Managing diabetes can be complicated, frustrating, and overwhelming. No break from it.
While diabetes is challenging, managing it is becoming easier as new medications and methods to check blood glucose (also referred to as blood sugar) are available. Whether you have type 1 diabetes and are on insulin, or you have type 2 diabetes and need insulin, knowing your blood glucose numbers is key to keeping yourself healthy. Even if you are not on insulin checking your blood glucose numbers is important.
Blood glucose refers to the glucose or sugar circulating in your blood. The hormone insulin, produced by the pancreas, supports moving glucose into our cells for energy.
The most common method for checking blood glucose is a blood glucose monitor that requires a finger stick drop of blood to measure your current blood glucose level. Using the monitor has been key to helping people make decisions about food choices, exercise, and taking medications, especially insulin.
However newer, advanced technology is changing the game for checking blood glucose. Now we have the option of a continuous glucose monitor (CGM) to track blood glucose throughout the day and night that allow quick checks as frequently as every 5 minutes. People with diabetes are calling their CGM a “game changer” as A1c levels drop, and hypoglycemic events are avoided with tighter, safer blood glucose control. The sensor can set an alarm to notify the wearer of hypoglycemic or hyperglycemia or when blood glucose is out of range.
How CGMs Work
An applicator painlessly inserts a small, unobtrusive sensor that connects beneath the skin either on your arm or tummy.
The sensor continuously measures glucose levels.
Blood glucose data is sent via the sensor transmitter to your phone or reader device that displays real time data. Past data is available to compare with the current data. Data can be shared with your health care provider or others. Shareable data is especially good with children on insulin who have type 1 diabetes.
Sensors are replaced at 10 to 14 days depending on the brand.
Some brands can be used in tandem with insulin pumps.
How Do I Get One?
Talk to your doctor or diabetes care team about acquiring a CGM. You may be able to try a sample to see if you are comfortable using the system. Usually, a prescription from your physician is required. Also check with your insurance plan to determine coverage. Commercial plans and Medicare provide coverage. Your plan may require a co-pay.
How Do CGMs Help?
CGMs provide real time data showing glucose direction and rate of change measuring the effect of-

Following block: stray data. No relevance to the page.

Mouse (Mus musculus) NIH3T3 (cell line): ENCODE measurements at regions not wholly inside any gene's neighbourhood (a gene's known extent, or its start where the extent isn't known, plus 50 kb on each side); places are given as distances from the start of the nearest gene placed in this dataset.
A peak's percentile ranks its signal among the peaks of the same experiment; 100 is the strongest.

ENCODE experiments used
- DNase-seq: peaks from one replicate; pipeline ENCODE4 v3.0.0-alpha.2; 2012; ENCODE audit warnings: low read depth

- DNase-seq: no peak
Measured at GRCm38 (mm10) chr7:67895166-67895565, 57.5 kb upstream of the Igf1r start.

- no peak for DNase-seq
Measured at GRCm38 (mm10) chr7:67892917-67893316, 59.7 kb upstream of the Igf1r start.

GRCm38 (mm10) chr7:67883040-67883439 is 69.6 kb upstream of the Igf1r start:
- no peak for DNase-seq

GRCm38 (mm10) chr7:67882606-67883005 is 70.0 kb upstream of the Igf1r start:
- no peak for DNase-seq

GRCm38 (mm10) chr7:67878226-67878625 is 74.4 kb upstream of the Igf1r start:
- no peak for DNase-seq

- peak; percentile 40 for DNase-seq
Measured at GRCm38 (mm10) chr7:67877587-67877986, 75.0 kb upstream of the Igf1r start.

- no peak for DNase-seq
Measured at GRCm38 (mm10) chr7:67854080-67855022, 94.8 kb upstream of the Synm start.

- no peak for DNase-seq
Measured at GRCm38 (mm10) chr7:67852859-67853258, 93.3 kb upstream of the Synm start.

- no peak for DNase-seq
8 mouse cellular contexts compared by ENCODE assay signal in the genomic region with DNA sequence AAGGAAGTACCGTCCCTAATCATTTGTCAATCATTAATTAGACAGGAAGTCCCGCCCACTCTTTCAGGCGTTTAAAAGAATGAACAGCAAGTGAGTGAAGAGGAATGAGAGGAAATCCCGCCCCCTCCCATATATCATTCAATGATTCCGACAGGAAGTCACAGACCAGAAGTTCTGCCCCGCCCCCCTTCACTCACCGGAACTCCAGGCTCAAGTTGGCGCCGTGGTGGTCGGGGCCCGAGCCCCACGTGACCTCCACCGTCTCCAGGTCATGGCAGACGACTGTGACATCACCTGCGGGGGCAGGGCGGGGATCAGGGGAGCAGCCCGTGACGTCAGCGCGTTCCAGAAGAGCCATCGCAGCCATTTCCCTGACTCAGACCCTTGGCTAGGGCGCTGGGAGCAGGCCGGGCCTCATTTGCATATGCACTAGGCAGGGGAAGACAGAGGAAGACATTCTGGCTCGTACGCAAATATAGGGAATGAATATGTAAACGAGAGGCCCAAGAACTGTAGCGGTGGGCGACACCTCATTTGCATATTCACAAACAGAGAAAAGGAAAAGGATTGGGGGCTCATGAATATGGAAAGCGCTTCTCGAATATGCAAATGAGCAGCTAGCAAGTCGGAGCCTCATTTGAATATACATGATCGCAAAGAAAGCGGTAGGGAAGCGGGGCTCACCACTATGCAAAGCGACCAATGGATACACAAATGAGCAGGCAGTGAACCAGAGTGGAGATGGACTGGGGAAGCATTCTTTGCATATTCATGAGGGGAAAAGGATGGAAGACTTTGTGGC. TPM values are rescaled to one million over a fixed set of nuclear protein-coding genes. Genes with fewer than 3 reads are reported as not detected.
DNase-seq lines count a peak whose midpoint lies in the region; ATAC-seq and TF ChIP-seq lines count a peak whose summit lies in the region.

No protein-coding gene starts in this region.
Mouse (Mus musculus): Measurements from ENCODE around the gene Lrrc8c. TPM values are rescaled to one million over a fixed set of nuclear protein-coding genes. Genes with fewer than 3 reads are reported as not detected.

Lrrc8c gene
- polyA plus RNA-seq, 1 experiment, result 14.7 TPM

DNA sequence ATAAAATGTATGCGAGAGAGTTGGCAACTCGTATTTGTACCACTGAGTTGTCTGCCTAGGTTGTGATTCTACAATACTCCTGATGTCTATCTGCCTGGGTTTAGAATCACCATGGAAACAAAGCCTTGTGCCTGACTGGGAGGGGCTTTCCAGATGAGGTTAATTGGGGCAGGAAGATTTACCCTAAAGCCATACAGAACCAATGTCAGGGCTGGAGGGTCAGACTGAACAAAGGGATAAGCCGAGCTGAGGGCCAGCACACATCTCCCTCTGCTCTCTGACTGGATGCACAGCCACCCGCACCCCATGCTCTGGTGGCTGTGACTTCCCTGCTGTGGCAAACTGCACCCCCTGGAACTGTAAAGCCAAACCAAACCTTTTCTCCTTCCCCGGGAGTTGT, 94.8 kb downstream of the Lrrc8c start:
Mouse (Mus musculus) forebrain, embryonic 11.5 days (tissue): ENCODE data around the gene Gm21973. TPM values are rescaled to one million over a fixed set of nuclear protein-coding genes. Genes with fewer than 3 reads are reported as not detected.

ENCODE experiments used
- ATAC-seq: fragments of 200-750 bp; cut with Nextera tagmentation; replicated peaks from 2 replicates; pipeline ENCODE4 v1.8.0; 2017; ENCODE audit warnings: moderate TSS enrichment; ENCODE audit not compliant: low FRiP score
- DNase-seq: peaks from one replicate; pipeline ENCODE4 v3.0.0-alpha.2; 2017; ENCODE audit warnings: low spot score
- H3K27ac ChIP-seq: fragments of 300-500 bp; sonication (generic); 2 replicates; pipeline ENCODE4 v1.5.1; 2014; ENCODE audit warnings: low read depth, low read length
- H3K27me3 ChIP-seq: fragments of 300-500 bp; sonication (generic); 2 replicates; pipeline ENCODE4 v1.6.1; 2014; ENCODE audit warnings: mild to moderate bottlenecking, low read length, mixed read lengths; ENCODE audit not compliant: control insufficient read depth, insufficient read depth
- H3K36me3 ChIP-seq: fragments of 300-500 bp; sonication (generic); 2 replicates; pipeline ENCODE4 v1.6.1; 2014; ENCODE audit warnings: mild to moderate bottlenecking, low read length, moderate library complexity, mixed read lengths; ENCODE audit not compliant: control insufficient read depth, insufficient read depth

- Food: Carbohydrates can cause BG to spike quickly. Having a CGM helps the wearer recognize foods that cause a jump in blood glucose. For example, people often see a dramatic rise when eating rice or having a dessert. The CGM helps the wearer discern what foods to limit and/or how to manage insulin.
- Physical Activity: Exercise uses up circulating blood glucose. A GCM provides important feedback for athletes on insulin and helps people understand the positive role physical activity plays in reducing blood glucose. Since data is real time, you can check BG before a walk and after a walk and see how exercise can lower BG.
- Stress: Stress, chronic or transitory, can raise blood glucose. Stress management is an important factor in maintaining healthy levels.
- Illness: Raises BG and knowing numbers helps with insulin adjustment.
Having your CGM data gives you power to make healthy decisions that in the past may have been missed. Knowing your blood glucose levels is key to feeling well and reducing other health risks.
Tip for Managing Carbs
Carbohydrate foods digest more quickly than protein foods or fat. When eating a meal, have your protein and any fats first followed by your carb foods. This slows down the digestion of your carbs and keeps blood glucose from spiking.
Written by: Mimi Cunningham, Registered Dietitian-Nutritionist, Diabetes Educator
Mimi Cunningham is a dietitian-nutritionist living in Eagle, Idaho. Her nutrition specialty is diabetes education and management. She loves writing about embracing healthy eating as fun plus a route to good health. She serves as a member of the Idaho Foodbank board of directors addressing food insecurity as a challenge to good health for Idaho children and adults.
On behalf of Smart Strategies for Successful Living, our sincerest appreciation goes to Mimi Cunningham for her contribution to our community website and commitment to healthy living and aging.
Continuous Glucose Monitoring: CLICK HERE
Source: National Institute of diabetes and Digestive and Kidney Diseases
Glucose: How CGM is Revolutionizing Sports: CLICK HERE
Eating Often to Test Your Blood Glucose: CLICK HERE
The Big Picture: Checking Your Blood Glucose: CLICK HERE
Source: American Diabetes Association